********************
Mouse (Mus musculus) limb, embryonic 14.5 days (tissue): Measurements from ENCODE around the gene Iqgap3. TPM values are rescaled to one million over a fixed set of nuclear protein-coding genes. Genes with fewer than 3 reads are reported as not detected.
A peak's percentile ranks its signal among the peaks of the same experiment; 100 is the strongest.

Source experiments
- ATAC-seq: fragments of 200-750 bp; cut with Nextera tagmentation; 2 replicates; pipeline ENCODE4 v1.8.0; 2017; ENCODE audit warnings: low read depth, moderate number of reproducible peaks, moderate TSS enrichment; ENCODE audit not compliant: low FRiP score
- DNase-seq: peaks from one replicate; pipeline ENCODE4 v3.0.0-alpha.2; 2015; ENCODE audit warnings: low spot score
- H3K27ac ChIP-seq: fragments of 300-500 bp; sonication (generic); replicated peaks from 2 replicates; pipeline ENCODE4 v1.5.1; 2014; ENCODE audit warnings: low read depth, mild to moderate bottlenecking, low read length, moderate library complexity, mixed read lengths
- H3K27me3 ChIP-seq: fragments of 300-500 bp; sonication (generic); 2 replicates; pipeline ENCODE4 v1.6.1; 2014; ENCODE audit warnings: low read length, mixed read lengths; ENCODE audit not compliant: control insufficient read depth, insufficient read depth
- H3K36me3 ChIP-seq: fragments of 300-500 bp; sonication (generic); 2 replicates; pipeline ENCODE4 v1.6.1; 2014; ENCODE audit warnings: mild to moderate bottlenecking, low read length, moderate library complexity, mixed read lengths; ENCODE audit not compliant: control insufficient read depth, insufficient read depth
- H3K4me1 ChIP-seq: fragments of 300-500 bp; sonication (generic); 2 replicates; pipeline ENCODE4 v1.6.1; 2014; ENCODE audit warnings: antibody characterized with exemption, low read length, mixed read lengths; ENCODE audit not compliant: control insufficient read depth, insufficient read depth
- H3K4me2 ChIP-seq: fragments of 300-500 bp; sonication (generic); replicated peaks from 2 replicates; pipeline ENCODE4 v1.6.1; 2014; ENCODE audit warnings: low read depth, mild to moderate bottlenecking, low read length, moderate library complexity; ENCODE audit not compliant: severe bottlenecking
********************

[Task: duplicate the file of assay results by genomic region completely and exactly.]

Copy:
Mouse (Mus musculus) limb, embryonic 14.5 days (tissue): Measurements from ENCODE around the gene Iqgap3. TPM values are rescaled to one million over a fixed set of nuclear protein-coding genes. Genes with fewer than 3 reads are reported as not detected.
A peak's percentile ranks its signal among the peaks of the same experiment; 100 is the strongest.

Source experiments
- ATAC-seq: fragments of 200-750 bp; cut with Nextera tagmentation; 2 replicates; pipeline ENCODE4 v1.8.0; 2017; ENCODE audit warnings: low read depth, moderate number of reproducible peaks, moderate TSS enrichment; ENCODE audit not compliant: low FRiP score
- DNase-seq: peaks from one replicate; pipeline ENCODE4 v3.0.0-alpha.2; 2015; ENCODE audit warnings: low spot score
- H3K27ac ChIP-seq: fragments of 300-500 bp; sonication (generic); replicated peaks from 2 replicates; pipeline ENCODE4 v1.5.1; 2014; ENCODE audit warnings: low read depth, mild to moderate bottlenecking, low read length, moderate library complexity, mixed read lengths
- H3K27me3 ChIP-seq: fragments of 300-500 bp; sonication (generic); 2 replicates; pipeline ENCODE4 v1.6.1; 2014; ENCODE audit warnings: low read length, mixed read lengths; ENCODE audit not compliant: control insufficient read depth, insufficient read depth
- H3K36me3 ChIP-seq: fragments of 300-500 bp; sonication (generic); 2 replicates; pipeline ENCODE4 v1.6.1; 2014; ENCODE audit warnings: mild to moderate bottlenecking, low read length, moderate library complexity, mixed read lengths; ENCODE audit not compliant: control insufficient read depth, insufficient read depth
- H3K4me1 ChIP-seq: fragments of 300-500 bp; sonication (generic); 2 replicates; pipeline ENCODE4 v1.6.1; 2014; ENCODE audit warnings: antibody characterized with exemption, low read length, mixed read lengths; ENCODE audit not compliant: control insufficient read depth, insufficient read depth
- H3K4me2 ChIP-seq: fragments of 300-500 bp; sonication (generic); replicated peaks from 2 replicates; pipeline ENCODE4 v1.6.1; 2014; ENCODE audit warnings: low read depth, mild to moderate bottlenecking, low read length, moderate library complexity; ENCODE audit not compliant: severe bottlenecking